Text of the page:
How the Golden Rule shaped her faith, and a vision for humanity

Karen Armstrong was born in England to an Irish family and became a Catholic nun at 18. She left the convent in 1969, later writing a memoir about the physical and psychological abuse she endured during her seven years there, and eventually became a broadcaster and noted religious historian. In 2008 Armstrong won a $100,000 TED Prize to launch the Charter for Compassion, an international call to follow the Golden Rule.

Leading scholars and thinkers from the world’s major religions collaborated on its pledge after 150,000 people in 180 countries offered suggestions. The charter was unveiled in 2009. More than 400 cities in 50 countries have signed on, as have almost 1,600 partner organizations (including Unity) in 10 sectors, such as art, business, education, environment, health care, religion/spiritual/interfaith communities, and more. Armstrong recently spoke with Unity Magazine editor Katy Koontz about why compassion is more crucial than ever.

Karen Armstrong

Katy Koontz: What gave you the idea to start the Charter for Compassion?

Karen Armstrong: It was a cumulative process. My experience of religion as a young woman had not been compassionate—it was actually rather rebarbative. I went away from religion for a long time and then came back to it after a series of career disasters. To my surprise, I found that whatever I was writing about—a history of God, Jerusalem, or the axial age when all the great world religions came into being at the same time—the subject matter pushed me to compassion. It was the one thing on which all the faith traditions were in absolute agreement.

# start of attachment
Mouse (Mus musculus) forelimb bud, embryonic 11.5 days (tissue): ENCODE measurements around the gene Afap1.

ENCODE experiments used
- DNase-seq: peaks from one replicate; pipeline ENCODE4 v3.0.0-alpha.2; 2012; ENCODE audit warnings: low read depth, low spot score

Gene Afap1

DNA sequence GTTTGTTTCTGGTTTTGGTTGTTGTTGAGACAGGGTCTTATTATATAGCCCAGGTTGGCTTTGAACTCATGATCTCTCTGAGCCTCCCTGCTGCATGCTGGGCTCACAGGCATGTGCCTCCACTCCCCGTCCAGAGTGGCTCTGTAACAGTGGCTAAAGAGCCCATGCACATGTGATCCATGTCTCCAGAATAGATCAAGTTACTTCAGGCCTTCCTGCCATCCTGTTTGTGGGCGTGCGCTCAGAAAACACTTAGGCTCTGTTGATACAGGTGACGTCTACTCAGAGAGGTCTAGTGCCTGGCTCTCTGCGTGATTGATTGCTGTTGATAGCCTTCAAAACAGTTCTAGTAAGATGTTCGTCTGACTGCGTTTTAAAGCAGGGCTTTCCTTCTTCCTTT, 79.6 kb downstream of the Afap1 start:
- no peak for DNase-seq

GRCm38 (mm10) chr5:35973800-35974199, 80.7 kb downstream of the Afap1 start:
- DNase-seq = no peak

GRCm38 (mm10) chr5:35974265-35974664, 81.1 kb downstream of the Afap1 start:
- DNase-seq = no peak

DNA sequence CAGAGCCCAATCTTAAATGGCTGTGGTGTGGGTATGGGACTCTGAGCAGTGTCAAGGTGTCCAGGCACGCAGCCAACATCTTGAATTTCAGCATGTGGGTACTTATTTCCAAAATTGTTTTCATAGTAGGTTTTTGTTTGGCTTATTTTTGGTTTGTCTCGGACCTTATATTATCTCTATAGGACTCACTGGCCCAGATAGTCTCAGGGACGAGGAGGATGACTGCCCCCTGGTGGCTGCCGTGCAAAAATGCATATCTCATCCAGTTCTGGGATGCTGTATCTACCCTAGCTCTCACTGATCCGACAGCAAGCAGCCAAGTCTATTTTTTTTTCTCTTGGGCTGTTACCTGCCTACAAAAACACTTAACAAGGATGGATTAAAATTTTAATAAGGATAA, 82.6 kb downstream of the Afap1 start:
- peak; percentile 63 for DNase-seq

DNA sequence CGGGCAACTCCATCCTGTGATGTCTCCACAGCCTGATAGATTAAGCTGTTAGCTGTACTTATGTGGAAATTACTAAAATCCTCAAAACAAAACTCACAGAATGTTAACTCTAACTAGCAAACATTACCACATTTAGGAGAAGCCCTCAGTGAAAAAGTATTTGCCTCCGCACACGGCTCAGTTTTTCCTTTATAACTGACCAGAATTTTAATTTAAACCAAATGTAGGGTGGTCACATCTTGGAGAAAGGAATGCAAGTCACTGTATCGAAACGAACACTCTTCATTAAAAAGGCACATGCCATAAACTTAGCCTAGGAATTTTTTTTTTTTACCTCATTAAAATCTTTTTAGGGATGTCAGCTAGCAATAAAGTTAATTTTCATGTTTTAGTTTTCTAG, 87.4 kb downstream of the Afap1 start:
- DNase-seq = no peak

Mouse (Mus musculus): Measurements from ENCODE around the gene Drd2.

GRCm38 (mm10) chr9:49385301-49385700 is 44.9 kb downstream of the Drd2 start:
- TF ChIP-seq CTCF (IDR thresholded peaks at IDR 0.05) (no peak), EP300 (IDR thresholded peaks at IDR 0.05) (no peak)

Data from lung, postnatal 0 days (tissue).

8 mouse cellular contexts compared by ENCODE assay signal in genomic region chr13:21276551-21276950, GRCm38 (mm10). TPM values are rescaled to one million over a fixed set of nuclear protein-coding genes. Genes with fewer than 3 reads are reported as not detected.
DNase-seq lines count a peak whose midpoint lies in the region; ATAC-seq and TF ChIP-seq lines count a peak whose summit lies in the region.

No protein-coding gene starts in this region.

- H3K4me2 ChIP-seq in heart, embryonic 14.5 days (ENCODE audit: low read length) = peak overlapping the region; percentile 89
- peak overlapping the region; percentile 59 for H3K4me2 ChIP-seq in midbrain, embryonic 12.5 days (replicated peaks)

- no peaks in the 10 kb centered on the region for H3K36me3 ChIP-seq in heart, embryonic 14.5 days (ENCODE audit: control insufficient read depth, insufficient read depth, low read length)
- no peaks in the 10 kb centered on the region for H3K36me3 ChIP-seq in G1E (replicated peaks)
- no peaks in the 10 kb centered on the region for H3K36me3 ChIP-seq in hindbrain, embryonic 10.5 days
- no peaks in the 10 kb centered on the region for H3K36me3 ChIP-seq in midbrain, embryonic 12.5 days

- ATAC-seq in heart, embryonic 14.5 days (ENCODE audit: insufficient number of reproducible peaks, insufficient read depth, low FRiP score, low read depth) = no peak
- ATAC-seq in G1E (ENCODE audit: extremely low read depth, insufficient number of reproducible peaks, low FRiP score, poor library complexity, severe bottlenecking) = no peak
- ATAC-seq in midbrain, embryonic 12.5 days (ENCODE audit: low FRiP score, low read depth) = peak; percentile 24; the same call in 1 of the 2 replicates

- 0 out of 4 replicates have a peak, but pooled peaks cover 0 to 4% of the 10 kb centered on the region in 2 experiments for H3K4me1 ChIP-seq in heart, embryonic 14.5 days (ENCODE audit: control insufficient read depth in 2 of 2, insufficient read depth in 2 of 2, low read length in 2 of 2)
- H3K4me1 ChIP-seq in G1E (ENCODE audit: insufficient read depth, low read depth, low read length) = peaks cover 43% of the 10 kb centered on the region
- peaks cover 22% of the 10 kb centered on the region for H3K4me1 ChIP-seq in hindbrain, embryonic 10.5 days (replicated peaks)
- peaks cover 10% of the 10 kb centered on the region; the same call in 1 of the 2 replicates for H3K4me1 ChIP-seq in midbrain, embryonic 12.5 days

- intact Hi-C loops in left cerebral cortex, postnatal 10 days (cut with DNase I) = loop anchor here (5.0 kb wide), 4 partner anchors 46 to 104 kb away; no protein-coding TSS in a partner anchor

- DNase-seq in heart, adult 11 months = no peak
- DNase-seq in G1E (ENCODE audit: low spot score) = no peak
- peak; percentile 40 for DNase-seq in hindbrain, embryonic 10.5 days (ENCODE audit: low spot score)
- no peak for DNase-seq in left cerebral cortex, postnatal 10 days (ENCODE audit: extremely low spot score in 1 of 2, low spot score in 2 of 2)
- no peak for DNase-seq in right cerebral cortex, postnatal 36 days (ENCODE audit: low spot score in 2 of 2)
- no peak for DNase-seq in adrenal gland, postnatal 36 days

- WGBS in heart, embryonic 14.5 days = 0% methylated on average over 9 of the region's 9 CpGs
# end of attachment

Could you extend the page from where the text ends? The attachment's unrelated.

They all insisted compassion was the criterion of true spirituality, and they all formulated a version of the Golden Rule: Always treat others as you would wish to be treated yourself. That made an impression on me.

KK: That’s intriguing, and it certainly makes sense.

KA: Yet when religious leaders come together now they’re too often firmly stating doctrine instead of talking about being more compassionate. It struck me forcibly that what the world needs at the moment is not more doctrines but the Golden Rule.

You must have what one Chinese sage called jian ai, “concern for everybody,” and you must love your enemy, as Jesus said. Reach out to all tribes and nations, says the Quran. In the Chinese traditions, in your meditation and your thinking, you start with practicing compassion in the family, and then you extend that to your city, then to your country, and finally to the whole world. With our world so dangerously polarized at the moment, that is what we need.

We also need to understand what compassion is really about because the word is often used to mean “pity,” but it’s really about equality. The Latin compassio means to suffer or endure with somebody else. To be compassionate is not to look down on people with sympathy from a superior position but as Confucius said, to use your own feelings as a guide in how you treat all others.

KK: How have religious leaders responded, especially given your experience as a nun?

KA: The Catholics look at me rather warily as someone who jumped over the wall and then had the temerity to write about it, washing their dirty linen in public. I haven’t heard much from them. Interestingly, the people who came forward to help me the most have not been religious leaders, with one or two exceptions (Muslim religious leaders being one). They’ve been business people.

KK: But the Dalai Lama signed the charter, yes?

KA: Oh, they all signed it, but that’s about as far as it goes. The religious leaders frankly haven’t been very helpful, and one or two have been downright unhelpful.